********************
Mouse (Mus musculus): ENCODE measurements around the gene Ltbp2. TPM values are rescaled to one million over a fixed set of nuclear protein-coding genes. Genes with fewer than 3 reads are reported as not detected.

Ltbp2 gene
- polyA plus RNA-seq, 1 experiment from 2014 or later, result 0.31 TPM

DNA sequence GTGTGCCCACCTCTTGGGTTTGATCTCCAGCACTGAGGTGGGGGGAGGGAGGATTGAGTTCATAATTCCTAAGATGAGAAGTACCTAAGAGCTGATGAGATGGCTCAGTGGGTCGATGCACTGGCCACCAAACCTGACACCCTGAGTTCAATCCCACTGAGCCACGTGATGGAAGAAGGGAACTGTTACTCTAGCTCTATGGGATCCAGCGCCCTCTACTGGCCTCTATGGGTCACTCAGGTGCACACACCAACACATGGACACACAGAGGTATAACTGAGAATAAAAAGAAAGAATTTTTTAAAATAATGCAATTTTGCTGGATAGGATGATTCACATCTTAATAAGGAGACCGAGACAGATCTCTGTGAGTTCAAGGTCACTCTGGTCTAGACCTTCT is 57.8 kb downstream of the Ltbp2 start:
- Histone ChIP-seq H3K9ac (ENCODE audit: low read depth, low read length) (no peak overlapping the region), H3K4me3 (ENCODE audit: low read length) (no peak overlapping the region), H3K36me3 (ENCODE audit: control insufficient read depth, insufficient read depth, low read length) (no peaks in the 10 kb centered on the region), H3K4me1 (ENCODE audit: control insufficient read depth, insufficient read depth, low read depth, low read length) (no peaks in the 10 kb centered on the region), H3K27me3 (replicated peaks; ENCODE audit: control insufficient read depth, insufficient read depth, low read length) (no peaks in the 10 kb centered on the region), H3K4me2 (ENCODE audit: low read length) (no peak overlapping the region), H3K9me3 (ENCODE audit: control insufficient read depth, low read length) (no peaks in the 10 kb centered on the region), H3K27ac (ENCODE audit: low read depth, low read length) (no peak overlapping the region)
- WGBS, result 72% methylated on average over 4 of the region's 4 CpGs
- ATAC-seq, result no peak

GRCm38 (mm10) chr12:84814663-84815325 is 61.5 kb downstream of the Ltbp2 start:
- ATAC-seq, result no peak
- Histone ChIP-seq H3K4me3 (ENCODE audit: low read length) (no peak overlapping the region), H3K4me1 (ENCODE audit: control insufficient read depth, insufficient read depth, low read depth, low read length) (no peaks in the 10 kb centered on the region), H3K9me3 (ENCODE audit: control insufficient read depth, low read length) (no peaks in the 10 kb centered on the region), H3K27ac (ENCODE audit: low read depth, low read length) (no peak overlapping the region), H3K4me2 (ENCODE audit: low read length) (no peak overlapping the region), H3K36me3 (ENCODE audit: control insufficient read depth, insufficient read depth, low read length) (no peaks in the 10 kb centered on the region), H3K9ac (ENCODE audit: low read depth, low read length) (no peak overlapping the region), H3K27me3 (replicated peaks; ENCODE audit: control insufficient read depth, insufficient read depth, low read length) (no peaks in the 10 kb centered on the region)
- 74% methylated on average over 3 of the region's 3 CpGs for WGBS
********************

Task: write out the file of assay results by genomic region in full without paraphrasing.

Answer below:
Mouse (Mus musculus): ENCODE measurements around the gene Ltbp2. TPM values are rescaled to one million over a fixed set of nuclear protein-coding genes. Genes with fewer than 3 reads are reported as not detected.

Ltbp2 gene
- polyA plus RNA-seq, 1 experiment from 2014 or later, result 0.31 TPM

DNA sequence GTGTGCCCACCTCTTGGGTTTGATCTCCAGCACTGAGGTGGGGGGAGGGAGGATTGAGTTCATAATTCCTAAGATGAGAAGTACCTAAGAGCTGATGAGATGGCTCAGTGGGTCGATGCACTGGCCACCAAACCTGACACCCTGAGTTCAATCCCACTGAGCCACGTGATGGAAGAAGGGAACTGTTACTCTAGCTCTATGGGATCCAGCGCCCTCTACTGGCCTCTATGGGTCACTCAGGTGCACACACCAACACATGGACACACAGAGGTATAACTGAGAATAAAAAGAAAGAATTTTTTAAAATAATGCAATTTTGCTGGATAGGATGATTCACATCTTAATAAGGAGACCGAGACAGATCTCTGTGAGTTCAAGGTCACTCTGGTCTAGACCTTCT is 57.8 kb downstream of the Ltbp2 start:
- Histone ChIP-seq H3K9ac (ENCODE audit: low read depth, low read length) (no peak overlapping the region), H3K4me3 (ENCODE audit: low read length) (no peak overlapping the region), H3K36me3 (ENCODE audit: control insufficient read depth, insufficient read depth, low read length) (no peaks in the 10 kb centered on the region), H3K4me1 (ENCODE audit: control insufficient read depth, insufficient read depth, low read depth, low read length) (no peaks in the 10 kb centered on the region), H3K27me3 (replicated peaks; ENCODE audit: control insufficient read depth, insufficient read depth, low read length) (no peaks in the 10 kb centered on the region), H3K4me2 (ENCODE audit: low read length) (no peak overlapping the region), H3K9me3 (ENCODE audit: control insufficient read depth, low read length) (no peaks in the 10 kb centered on the region), H3K27ac (ENCODE audit: low read depth, low read length) (no peak overlapping the region)
- WGBS, result 72% methylated on average over 4 of the region's 4 CpGs
- ATAC-seq, result no peak

GRCm38 (mm10) chr12:84814663-84815325 is 61.5 kb downstream of the Ltbp2 start:
- ATAC-seq, result no peak
- Histone ChIP-seq H3K4me3 (ENCODE audit: low read length) (no peak overlapping the region), H3K4me1 (ENCODE audit: control insufficient read depth, insufficient read depth, low read depth, low read length) (no peaks in the 10 kb centered on the region), H3K9me3 (ENCODE audit: control insufficient read depth, low read length) (no peaks in the 10 kb centered on the region), H3K27ac (ENCODE audit: low read depth, low read length) (no peak overlapping the region), H3K4me2 (ENCODE audit: low read length) (no peak overlapping the region), H3K36me3 (ENCODE audit: control insufficient read depth, insufficient read depth, low read length) (no peaks in the 10 kb centered on the region), H3K9ac (ENCODE audit: low read depth, low read length) (no peak overlapping the region), H3K27me3 (replicated peaks; ENCODE audit: control insufficient read depth, insufficient read depth, low read length) (no peaks in the 10 kb centered on the region)
- 74% methylated on average over 3 of the region's 3 CpGs for WGBS